Roger Goodell helpfully explains that he needs to see a woman get knocked out to know domestic violence is bad

The NFL commissioner sat down for an interview with CBS. It didn't go well

Published September 10, 2014 2:16PM (EDT)

       (CBS News)
(CBS News)

On Tuesday night, NFL commissioner Roger Goodell told CBS News' Norah O'Donnell that the NFL indefinitely suspended Baltimore Ravens running back Ray Rice after video of him assaulting his partner was released because he didn't feel that prior available evidence "was sufficient" to level such a punishment.

Asked if he wished he had seen the tape before it was made public, Goodell replied, "Absolutely."

"That's why we asked for it on several occasions," he continued. "Because when we make a decision we want to have all the information that's available. And obviously that was the -- that when we met with Ray Rice and his representatives, it was ambiguous about what actually happened."

"But what was ambiguous about her laying unconscious on the floor being dragged out by her feet?" O'Donnell countered, referencing the footage released by TMZ nearly seven months ago.

The rest of the exchange is telling:

Goodell: There was nothing ambiguous about that. That was the result that we saw. We did not know what led up to that. We did not know the details of that. We asked for that on several occasions. It was unacceptable in and of itself what we saw on the first tape. And that's why we took action, albeit insufficient action. And we acknowledge that, we took responsibility for that -- I did personally -- and I take responsibility for that now. But what we saw yesterday was extremely clear and graphic and was absolutely necessary for us to take the action we did.

O'Donnell: But what changed? I mean, on the first tape she was lying unconscious on the ground, being dragged out by her feet. Did you really need to see a videotape of Ray Rice punching her in the face to make this decision?

Goodell: No. We certainly didn't. And I will tell you that what we saw on the first videotape was troubling to us in and of itself. And that's why we took the action we took. As I've said before, we didn't feel that was sufficient, we didn't get that right. But what we saw yesterday was extremely clear, it was extremely graphic, and it was sickening.

Goodell claimed that what he saw in the video was "extremely graphic" and "sickening," which is absolutely true. But, as Amy Davidson noted at the New Yorker earlier this week, what did Goodell and the rest of the NFL think it looked like when a football player knocked out a woman?

The release of that footage (without Janay Rice's consent and at her expense) didn't change a thing about what the NFL knew. Goodell had a police report that said Rice hit Janay with his hand, "rendering her unconscious." And a grand jury indicted Rice in March for third degree aggravated assault, which in New Jersey is defined as acting with the intent to cause "bodily injury." And Goodell admitted that he had seen the footage outside the elevator, which clearly shows Rice dragging Janay's limp body like a sack of potatoes.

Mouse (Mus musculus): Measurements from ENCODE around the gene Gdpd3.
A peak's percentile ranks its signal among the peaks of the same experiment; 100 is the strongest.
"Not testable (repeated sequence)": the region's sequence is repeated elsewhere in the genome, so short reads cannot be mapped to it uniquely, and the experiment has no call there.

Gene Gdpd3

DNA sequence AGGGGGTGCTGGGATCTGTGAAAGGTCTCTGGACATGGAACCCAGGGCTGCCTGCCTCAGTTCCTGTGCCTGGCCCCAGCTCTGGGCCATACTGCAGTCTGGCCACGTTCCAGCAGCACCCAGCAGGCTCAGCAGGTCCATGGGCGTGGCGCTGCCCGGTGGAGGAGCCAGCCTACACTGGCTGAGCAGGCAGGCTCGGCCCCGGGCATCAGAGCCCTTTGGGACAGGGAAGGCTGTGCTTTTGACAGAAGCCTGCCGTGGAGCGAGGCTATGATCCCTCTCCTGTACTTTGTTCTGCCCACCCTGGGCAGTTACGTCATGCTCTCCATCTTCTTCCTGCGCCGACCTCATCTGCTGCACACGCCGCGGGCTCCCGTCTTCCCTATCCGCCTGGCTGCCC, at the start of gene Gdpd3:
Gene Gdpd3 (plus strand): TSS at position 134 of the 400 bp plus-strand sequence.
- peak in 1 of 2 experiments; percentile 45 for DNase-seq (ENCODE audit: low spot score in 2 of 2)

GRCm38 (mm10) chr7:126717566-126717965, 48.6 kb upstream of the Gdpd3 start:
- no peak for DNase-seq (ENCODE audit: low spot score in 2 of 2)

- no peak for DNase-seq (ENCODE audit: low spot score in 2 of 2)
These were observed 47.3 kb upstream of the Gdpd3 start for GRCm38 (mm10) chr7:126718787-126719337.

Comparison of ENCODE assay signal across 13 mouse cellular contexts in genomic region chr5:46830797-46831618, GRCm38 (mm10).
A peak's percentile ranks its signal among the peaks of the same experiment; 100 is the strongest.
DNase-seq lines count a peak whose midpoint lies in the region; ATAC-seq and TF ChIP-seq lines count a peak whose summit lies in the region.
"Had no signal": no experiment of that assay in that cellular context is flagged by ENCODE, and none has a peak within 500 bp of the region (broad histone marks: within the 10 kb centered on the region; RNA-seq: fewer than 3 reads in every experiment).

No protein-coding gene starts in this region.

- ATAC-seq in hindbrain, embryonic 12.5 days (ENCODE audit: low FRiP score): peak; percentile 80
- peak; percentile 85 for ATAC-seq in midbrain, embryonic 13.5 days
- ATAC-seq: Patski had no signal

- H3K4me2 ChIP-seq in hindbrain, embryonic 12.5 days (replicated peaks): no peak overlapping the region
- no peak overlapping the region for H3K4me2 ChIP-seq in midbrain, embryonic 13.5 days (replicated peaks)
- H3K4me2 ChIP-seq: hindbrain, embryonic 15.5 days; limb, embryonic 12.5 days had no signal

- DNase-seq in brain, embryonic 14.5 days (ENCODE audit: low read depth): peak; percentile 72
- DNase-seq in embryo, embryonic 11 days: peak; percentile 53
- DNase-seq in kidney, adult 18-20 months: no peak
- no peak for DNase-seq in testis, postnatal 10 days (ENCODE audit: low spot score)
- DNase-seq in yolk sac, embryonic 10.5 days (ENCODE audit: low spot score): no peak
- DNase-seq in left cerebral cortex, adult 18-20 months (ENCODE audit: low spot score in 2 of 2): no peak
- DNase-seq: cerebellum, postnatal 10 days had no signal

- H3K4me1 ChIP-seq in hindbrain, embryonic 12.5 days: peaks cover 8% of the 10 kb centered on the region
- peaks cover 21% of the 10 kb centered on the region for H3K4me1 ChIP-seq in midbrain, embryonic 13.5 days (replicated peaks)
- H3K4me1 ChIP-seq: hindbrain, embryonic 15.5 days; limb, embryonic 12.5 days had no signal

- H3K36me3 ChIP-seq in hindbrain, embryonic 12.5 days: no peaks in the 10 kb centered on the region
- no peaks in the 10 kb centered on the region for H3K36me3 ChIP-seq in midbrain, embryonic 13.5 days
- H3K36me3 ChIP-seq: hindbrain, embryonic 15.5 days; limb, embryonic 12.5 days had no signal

The video of what happened inside that elevator makes it clear that the assault was brutal, but was there any other conclusion that Goodell could have come to? "There are not that many different ways in which two people can get on an elevator, only to have one exit unconscious," Zerlina Maxwell wrote earlier this week, responding to this same point. The video changes nothing.

The interview doesn't change anything, either. It has long been clear that the NFL is indifferent to violence against women. This incident was just too much of a media headache to ignore, so the NFL acted -- belatedly, inadequately, cynically.

Rice is not the only man in the NFL who has abused women, though Goodell really wants the public to believe that's the case:

We're saying we have a problem. We have one incident, that's a problem. And what we want do is by the policy that we implemented two weeks ago and say, "We haven't done this right." We have had lots of conversations, lots of listening and learning right here in this room with experts not just in the last two weeks or three weeks or month, but over the last couple of years to say, "How can we deal with this issue better? How can we prevent the cases from happening? And when they do happen, how can we send the right message to say, 'this is unacceptable'?"

If the NFL wants to send the message that "this is unacceptable," Roger Goodell, who has been instrumental in fostering an environment of utter permissiveness around and acceptance of violence against women, should step down.

Asked by O'Donnell if he felt his job was on the line, Goodell replied, "No."

By Katie McDonough

Katie McDonough is Salon's politics writer, focusing on gender, sexuality and reproductive justice. Follow her on Twitter @kmcdonovgh or email her at

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